Church on the line

Anthony Towey

Covid-19 is a global plague inflicting suffering and death on staggering numbers of victims and their families. It is difficult to say at this stage how far the pathologies of the virus will spread, but there is no doubt that the direct and indirect consequences of this disease will haunt humanity for some time to come. Talk of the benevolence or judgement of God has the harping tone of theological indulgence and even mockery as medical personnel risk their lives to save those of others. Like Job’s comforters, it is probably wiser for most of us to remain silent, to abide with the broken before rationalising tragedy.

At one step removed, lockdown has affected individuals, groups and organisations very differently, none more than the Church which is facing questions relating to its identity, its locus, its sacramentality. Preferred motifs such as the ‘Body of Christ’ and ‘People of God’ are not theologically vitiated by current circumstances, but practical realities mean that their symbolic import is taking a battering. Can you have a sense of being part of the Body of Christ without gathering for Eucharist, or of being the People of God through the portal of a computer? To paraphrase Captain Kirk, ‘it is Church, but not as we know it’ and the threats posed to parish affiliation and the when where and what of Catholic life are obvious.

I recall being perplexed at university that friends in the Christian Union, like honey bees, sought out the most engaging Sunday worship, regardless of their denominational affiliation. Yet as soon as two weeks into lockdown, members of a ‘WhatsApp’ group I belong to were excitedly reporting where they had been to Mass that day – Rome, Chicago, Limerick, Westminster and Staines were among the places virtually visited. The ‘problem’ is that only two of the above could be considered a ‘home’ parish. The old Catholic adage ‘I go for the singer not the song’ is perceptibly menaced in a technological diaspora where ‘where’ is everywhere.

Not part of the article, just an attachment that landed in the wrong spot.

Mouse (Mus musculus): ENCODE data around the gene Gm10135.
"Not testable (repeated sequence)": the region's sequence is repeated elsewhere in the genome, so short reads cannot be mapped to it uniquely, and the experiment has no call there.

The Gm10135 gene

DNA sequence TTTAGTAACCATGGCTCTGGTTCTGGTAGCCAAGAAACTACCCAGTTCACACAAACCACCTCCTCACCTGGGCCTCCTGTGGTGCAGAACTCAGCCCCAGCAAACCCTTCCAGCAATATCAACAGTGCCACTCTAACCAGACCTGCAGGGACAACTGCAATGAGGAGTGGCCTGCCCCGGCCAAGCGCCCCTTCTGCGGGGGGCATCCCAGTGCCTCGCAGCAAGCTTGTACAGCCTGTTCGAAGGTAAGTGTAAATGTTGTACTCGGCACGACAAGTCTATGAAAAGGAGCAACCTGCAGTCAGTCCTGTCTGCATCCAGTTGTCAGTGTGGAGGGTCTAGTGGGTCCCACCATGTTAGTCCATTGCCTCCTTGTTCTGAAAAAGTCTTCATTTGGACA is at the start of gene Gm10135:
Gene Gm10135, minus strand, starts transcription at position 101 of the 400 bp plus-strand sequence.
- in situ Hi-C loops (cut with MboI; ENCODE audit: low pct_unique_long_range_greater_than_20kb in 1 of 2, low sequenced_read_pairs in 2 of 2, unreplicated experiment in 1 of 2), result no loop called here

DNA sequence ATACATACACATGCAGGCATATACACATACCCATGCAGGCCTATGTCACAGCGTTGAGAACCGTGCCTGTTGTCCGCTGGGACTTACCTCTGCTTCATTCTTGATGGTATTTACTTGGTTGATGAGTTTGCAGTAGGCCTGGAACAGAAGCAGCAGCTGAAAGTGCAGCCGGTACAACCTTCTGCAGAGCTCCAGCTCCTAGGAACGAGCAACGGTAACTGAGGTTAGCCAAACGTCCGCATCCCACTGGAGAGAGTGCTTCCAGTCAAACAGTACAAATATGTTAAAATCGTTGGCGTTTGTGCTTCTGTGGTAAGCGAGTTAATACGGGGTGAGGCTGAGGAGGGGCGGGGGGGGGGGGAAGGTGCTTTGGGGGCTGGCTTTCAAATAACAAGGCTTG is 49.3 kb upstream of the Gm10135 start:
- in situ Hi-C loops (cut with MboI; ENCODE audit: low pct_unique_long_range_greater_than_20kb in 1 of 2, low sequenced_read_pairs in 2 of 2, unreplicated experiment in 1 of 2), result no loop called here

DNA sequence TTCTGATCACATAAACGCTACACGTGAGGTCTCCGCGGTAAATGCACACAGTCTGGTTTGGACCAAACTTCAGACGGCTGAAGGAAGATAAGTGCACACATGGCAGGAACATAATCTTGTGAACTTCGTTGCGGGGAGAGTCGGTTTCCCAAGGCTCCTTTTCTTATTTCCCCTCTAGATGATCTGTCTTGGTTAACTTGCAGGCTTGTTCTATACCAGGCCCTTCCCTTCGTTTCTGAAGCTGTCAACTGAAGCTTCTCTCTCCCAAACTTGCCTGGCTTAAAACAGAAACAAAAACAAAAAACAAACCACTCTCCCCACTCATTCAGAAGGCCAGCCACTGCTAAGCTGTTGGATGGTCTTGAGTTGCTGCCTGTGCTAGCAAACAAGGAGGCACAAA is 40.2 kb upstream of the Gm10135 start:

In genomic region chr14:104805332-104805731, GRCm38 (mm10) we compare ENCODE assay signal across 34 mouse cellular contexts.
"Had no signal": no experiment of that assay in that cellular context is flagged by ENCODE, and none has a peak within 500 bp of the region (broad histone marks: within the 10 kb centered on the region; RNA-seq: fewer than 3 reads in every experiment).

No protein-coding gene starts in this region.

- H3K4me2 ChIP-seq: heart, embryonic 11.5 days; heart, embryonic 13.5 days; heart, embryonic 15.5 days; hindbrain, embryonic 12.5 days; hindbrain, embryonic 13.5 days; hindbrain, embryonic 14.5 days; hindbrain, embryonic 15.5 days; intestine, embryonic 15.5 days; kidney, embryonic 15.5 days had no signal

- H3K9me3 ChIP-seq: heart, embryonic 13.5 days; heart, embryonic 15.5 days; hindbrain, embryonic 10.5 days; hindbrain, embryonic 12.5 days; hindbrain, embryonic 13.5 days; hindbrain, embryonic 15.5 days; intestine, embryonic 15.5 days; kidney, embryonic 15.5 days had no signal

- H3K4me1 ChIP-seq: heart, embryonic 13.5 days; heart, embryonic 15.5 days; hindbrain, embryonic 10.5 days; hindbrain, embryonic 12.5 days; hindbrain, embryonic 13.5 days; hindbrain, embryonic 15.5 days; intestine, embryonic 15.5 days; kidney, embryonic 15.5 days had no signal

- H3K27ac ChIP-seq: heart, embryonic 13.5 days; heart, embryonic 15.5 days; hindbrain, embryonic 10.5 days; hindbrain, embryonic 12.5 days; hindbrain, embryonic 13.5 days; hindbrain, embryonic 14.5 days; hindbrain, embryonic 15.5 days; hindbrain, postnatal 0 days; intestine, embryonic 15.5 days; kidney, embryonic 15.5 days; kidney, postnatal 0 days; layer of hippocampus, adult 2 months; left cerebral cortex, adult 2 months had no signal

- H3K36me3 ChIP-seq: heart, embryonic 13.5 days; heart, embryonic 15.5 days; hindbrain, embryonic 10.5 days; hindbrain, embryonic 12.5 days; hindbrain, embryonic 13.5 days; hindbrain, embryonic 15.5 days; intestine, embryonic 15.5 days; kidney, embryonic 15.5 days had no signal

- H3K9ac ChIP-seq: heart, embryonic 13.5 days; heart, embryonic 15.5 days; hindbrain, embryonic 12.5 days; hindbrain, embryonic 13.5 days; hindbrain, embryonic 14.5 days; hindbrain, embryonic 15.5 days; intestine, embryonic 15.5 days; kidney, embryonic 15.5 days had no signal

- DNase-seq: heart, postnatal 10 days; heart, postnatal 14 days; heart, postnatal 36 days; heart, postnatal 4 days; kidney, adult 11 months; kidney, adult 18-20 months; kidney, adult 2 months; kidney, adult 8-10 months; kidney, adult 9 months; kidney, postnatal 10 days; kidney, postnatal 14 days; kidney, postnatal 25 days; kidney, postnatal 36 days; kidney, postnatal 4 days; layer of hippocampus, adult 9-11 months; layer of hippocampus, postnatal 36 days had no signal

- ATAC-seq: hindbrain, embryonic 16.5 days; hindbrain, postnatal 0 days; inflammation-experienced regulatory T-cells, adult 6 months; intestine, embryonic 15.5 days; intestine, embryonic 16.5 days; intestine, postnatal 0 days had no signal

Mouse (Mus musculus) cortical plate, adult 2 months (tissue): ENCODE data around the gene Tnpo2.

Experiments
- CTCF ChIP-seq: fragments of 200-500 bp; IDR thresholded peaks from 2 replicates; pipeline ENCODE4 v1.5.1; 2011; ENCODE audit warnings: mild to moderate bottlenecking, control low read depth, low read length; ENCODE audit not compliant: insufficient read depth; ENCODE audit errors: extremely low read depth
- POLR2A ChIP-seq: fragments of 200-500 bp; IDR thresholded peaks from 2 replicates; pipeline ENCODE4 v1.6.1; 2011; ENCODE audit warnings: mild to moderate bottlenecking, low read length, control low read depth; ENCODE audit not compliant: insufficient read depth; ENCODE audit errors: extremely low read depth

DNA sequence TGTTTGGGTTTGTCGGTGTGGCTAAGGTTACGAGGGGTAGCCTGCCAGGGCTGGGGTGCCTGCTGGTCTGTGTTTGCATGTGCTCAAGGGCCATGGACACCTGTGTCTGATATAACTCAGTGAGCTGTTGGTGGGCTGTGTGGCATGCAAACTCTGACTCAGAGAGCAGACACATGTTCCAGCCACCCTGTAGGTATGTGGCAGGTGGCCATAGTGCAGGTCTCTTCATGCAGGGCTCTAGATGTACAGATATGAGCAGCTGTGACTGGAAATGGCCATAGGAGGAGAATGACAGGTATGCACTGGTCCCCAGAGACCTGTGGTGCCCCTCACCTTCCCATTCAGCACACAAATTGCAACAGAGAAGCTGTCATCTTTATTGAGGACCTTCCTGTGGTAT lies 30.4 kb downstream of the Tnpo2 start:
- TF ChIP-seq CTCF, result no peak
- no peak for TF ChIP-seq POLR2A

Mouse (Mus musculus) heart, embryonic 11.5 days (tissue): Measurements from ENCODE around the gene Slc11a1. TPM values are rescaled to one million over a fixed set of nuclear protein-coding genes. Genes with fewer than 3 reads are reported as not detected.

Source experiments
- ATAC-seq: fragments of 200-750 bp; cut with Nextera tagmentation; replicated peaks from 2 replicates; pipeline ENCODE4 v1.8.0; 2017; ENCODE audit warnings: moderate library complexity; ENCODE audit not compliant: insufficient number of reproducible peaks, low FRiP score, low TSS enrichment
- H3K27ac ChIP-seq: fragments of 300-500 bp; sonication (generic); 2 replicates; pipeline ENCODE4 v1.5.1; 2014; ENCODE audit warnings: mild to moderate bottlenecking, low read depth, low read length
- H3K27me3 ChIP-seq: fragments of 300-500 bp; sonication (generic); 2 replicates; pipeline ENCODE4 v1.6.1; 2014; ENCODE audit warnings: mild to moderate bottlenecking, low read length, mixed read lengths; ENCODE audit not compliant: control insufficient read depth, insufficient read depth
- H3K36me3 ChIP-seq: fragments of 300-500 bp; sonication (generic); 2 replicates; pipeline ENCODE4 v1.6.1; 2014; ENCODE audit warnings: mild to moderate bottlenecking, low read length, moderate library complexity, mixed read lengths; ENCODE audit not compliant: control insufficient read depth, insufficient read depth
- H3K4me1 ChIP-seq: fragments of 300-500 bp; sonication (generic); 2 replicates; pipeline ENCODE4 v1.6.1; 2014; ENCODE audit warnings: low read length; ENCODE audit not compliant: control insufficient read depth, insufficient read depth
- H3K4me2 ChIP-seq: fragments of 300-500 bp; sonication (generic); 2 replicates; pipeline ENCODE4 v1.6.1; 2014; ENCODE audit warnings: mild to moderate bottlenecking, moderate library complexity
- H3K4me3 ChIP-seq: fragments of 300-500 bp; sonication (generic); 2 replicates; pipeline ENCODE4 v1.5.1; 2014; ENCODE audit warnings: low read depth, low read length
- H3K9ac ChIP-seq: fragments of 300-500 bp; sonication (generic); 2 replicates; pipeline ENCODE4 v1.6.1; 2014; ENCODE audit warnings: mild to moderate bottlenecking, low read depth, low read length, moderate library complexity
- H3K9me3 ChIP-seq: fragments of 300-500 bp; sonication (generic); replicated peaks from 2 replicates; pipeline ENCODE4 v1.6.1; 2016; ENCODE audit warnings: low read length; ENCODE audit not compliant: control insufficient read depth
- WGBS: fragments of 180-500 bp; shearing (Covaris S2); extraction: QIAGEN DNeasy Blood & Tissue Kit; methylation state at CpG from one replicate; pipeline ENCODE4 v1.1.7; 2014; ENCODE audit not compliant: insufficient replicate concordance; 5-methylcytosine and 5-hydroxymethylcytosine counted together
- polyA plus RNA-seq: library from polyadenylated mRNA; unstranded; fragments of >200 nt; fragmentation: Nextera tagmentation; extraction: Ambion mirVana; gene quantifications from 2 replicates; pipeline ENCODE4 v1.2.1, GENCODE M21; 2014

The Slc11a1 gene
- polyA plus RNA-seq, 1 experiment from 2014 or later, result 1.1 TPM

Maybe even more problematically, ‘when’ is also becoming an irrelevant category. Catholic Sunday observance in the UK never recovered from the twin blows of episcopal authorisation of Vigil Masses on Saturday, and political de-regulation of the Sabbath trading laws. Sunday lost its sacred status. The day when you had to go to Mass became optional and Sunday evening Masses disappeared along with the men and youths that frequented them. Yet further unweaving of the threads connecting anamnesis, sacred time and sacramentality is precisely what is happening as participants choose exactly when it is convenient to attend, to pause and to even rewind parts of what is in theory a communal celebration taking place in a kairos moment – an appointed, grace filled time.

Now, arguably the challenges presented by this pestilence merely refine rather than threaten our understanding of what we mean by unam, sanctam, catholicam et apostolicam Ecclesiam. Piety may change and non-eucharistic liturgy may flourish. To use one example, Night Prayer in our parish is attracting 500 participants, even if some are clearly ‘attending’ the next day before breakfast. Yet the fragmentation of choice is happening at a time when the faithful are already wrestling with a popular conception that we have two popes and a small but noisy sedevacantist minority who claim we don’t even have one.

In short, the unusual times considered by this edition of the Pastoral Review are likely to leave their mark. Accelerated by Covid-19, the internet is perhaps inaugurating a third age of Church comparable to the metamorphoses occasioned by the mission to the Gentiles and the invention of the printing press. Like Eliot’s returning Magi ‘no longer at ease here, in the old dispensation’, it remains to be seen whether this means the future of the Church is online or on the line.